To counter the spread of COVID-19, many East Asian states have employed government-regulated digital tracking of those potentially ill or under quarantine.
Since the turn of the century, many East Asian countries have had experience in fighting a virus outbreak, such as severe acute respiratory syndrome (SARS), Middle East respiratory syndrome (MERS), and dengue virus (DENV). Hubs such as Hong Kong were hit particularly hard by SARS and as a result, government officials have been wary not to repeat the same mistakes of insufficient testing, late containment, and a lack of transparency. With the COVID-19 pandemic spreading around the world, officials have another tool to utilize that was not as available a decade ago: digital media. As many East Asian governments already have measures in place to promote cleanliness and spread information campaigns about viruses — such as Singapore in the case of the dengue fever — officials have not failed to use smartphones to enforce strict measures to contain COVID-19. Most importantly, although these programs can be viewed as an invasion of privacy, they have mostly worked as East Asia, once the epicenter of the outbreak, has presently successfully “flattened the curve”.
In addition to widespread free testing, many East Asian nations have put an emphasis on tracking where certain individuals have traveled recently and who they were in contact with. In South Korea, officials are using measures put in place during the 2015 MERS outbreak, such as security camera footage, credit card records, and GPS from cars and even smartphones, to track where a person may have gone and who they may have been in contact with if they later tested positive. Furthermore, officials are able to send alerts to smartphones if there is a coronavirus case in their district; some websites and smartphone apps can even detail a timeline of a confirmed case, showing the places they went with their corresponding times. Similar to Korea, Singapore also has a strong system in place to allow officials to track individuals by accessing personal information.
East Asian governments have also put similar protocols in place to digitally track those in quarantine. For those quarantined in Singapore, Korea, and Taiwan, they must download an app that tracks them and alerts officials if they breach the quarantine. Furthermore, if an individual were to turn off their location tracking, the police would have the right to visit their house and check up on them to make sure they are following quarantine rules. In Hong Kong, anyone, including non-residents, who has recently returned from travel must wear a wristband that tracks their location. Having to walk to all corners of their house so the software recognizes the parameters, they are not allowed to leave under any circumstances and are required to use food delivery for groceries or take-out. In China, the origin of the outbreak, those who have arrived from overseas must stay in government-sanctioned hotels for 14 days. For those traveling within China either by train or plane, they must have an app where they fill out information that is shared with authorities. For example, in the province of Yunnan, when people go out to restaurants or other hubs, they must scan a QR code so that if they come into contact with an infected person, officials can quickly inform them of such. And in Zhejiang province, users of Alipay, an online payment platform established byAlibaba, can fill out a form with their travel history and are given a green code which allows them to move around freely, or a red/yellow code which means they have to quarantine for 14 days.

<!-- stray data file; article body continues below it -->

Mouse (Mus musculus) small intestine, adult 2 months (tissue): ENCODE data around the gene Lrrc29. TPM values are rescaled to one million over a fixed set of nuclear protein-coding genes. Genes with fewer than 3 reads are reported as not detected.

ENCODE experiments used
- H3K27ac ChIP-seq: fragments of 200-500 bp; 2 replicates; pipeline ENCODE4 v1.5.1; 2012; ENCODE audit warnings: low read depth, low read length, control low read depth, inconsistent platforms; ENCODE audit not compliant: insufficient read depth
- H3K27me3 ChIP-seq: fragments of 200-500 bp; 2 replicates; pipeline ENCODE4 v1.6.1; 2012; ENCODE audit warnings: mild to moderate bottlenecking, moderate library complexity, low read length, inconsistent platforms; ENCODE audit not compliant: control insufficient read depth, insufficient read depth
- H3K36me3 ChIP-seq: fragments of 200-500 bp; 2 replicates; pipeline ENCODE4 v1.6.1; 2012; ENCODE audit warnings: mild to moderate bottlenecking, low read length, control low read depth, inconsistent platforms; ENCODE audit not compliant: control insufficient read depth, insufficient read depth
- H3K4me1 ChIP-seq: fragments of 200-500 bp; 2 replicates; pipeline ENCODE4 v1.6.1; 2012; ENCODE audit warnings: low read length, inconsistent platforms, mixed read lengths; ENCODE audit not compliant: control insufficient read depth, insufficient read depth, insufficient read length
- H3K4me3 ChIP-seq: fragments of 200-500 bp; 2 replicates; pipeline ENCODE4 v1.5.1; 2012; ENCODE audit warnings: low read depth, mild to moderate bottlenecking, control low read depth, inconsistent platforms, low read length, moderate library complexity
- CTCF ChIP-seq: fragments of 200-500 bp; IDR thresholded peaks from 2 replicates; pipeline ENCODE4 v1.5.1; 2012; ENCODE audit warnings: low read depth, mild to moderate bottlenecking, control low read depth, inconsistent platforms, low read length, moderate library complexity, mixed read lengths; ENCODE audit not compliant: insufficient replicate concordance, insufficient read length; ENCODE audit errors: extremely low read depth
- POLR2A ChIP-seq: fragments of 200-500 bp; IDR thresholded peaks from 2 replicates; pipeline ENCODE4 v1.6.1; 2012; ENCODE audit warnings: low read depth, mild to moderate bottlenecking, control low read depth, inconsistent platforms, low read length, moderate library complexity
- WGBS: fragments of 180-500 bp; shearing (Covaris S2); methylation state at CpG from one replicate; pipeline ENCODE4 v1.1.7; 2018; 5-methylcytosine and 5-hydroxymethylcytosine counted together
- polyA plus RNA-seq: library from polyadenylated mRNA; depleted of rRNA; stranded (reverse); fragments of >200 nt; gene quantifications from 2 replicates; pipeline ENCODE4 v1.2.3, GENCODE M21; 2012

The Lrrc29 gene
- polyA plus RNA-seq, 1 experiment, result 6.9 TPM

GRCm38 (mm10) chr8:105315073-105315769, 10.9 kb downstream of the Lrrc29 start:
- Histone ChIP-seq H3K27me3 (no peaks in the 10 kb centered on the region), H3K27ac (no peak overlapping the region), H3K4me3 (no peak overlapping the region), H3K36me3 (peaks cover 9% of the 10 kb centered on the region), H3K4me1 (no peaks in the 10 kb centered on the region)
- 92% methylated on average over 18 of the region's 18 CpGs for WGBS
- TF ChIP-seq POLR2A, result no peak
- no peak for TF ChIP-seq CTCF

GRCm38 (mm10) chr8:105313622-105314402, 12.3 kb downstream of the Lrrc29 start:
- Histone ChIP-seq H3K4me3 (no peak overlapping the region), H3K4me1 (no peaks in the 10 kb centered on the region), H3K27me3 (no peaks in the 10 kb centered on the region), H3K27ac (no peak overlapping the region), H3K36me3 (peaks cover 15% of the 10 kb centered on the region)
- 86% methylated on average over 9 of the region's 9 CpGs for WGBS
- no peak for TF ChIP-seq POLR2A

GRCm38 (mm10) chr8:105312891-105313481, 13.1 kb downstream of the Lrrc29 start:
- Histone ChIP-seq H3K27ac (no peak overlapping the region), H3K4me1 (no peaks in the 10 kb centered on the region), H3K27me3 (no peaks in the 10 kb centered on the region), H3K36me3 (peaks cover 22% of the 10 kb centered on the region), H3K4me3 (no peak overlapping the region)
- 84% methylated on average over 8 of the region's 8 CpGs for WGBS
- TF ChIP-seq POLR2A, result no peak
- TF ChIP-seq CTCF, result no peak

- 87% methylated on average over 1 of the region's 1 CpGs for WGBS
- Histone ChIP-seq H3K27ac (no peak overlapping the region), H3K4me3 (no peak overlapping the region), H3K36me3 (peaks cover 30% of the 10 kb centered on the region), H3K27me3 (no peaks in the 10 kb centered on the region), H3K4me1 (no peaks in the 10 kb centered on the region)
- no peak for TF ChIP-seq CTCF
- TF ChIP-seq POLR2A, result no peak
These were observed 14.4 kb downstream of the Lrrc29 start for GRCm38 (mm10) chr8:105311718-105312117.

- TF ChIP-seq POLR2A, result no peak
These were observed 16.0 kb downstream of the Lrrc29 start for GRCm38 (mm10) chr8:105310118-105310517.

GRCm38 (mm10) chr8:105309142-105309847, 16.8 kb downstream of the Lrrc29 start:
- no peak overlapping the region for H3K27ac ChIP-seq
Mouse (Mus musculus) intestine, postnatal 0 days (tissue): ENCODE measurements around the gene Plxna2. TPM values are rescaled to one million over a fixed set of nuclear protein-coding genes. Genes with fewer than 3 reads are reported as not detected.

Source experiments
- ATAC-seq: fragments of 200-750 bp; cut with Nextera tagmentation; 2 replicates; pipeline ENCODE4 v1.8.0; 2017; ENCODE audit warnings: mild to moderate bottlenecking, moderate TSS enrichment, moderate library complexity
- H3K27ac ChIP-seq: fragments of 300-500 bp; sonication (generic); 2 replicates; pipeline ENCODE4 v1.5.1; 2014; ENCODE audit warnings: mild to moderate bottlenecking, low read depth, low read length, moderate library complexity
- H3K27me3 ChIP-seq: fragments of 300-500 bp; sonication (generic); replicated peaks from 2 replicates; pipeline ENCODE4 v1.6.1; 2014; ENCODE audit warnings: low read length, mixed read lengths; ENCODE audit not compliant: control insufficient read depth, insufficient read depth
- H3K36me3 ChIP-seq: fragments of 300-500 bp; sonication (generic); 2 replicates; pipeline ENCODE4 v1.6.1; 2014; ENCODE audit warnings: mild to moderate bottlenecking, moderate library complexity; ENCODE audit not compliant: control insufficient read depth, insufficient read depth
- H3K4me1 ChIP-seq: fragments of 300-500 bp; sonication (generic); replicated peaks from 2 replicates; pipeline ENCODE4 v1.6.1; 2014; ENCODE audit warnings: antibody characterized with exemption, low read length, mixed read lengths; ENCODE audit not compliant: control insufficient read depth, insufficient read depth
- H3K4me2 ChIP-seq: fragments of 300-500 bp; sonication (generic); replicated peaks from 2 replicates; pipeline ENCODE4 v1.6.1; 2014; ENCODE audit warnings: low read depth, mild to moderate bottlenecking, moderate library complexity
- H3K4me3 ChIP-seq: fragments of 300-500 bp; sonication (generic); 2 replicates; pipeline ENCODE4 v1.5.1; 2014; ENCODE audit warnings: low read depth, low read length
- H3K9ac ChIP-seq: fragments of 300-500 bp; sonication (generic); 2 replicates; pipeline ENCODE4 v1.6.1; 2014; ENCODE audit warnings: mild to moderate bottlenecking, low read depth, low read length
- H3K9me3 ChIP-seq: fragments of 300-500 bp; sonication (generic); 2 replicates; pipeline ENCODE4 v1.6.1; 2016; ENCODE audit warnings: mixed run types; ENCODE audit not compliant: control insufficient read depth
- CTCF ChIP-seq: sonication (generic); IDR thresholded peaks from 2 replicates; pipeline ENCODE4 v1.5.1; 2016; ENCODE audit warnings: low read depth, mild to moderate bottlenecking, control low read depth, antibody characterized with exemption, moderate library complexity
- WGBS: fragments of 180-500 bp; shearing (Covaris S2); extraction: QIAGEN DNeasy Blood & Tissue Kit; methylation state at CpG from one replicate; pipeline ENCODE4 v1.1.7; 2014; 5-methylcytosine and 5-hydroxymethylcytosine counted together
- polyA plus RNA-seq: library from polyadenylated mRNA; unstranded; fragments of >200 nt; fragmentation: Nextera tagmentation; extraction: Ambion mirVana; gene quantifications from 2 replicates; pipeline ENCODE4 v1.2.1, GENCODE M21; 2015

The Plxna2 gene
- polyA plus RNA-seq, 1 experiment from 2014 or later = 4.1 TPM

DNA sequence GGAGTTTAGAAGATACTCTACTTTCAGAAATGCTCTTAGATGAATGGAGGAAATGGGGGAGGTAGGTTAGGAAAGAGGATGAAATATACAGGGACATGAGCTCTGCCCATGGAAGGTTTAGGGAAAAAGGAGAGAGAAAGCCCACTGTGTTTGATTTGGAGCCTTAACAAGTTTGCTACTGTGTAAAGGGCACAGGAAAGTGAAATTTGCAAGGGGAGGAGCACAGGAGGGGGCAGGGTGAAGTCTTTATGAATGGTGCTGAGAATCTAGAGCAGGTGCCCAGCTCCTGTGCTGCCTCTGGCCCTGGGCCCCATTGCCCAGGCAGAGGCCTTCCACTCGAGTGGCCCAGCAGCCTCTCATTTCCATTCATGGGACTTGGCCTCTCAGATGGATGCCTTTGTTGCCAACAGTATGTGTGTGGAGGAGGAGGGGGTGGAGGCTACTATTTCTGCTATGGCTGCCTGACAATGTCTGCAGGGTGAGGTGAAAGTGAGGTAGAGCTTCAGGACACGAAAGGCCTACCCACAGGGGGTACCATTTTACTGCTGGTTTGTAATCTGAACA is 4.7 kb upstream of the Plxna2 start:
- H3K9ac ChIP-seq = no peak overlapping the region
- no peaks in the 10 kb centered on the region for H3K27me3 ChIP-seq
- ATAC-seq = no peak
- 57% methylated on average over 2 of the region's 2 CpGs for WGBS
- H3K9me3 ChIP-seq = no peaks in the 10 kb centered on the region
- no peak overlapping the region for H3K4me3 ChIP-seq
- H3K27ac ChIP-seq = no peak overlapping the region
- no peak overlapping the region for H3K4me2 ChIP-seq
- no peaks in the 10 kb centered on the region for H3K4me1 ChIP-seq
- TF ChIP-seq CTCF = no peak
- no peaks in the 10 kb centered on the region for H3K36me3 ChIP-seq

Unsurprisingly, as East Asian officials have enacted strict regulations for containing the virus, they have not been reluctant in enforcing these laws and punishing those that do not abide by them. In Hong Kong, those who are found giving false information to the government can be fined up to $5000 HKD ($644) and can be given a prison sentence of up to 6 months. In Singapore, a couple was charged in court for lying about their travels and where they had been and a permanent resident had their status revoked because they were caught leaving their quarantine. And in China, a Chinese-Australian woman caused a social media outrage, was fired from her job, and was forced to leave the country for jogging outside whilst under quarantine. Although enacting strict penalizations for those who do not comply with quarantining measures slows the spread of the virus, it leaves little room for discussion for those who may not consent or agree with such use of digital tracking.
These strict measures only work because of two factors present in East Asia. First, a governmental will to enact laws quickly while the virus is able to be contained. Second, a public trust of the government in the handling of the virus and their personal information. Particularly, that second prerequisite is not present in Western countries where skepticism of the government is prevalent. All in all, one of the principal grounds for why East Asia has been able to combat this virus so effectively by using digital tracking is a prioritization of safety and health over privacy, an ethos not nearly as present in Western countries. Some Western countries, such as France, have been eager to learn about how exactly, in particular, Korea handled the virus. However, the West, and in particular the United States, is going to have to make a decision on whether it is willing to sacrifice much-valued personal liberties in exchange for a less devastating outcome from the virus.
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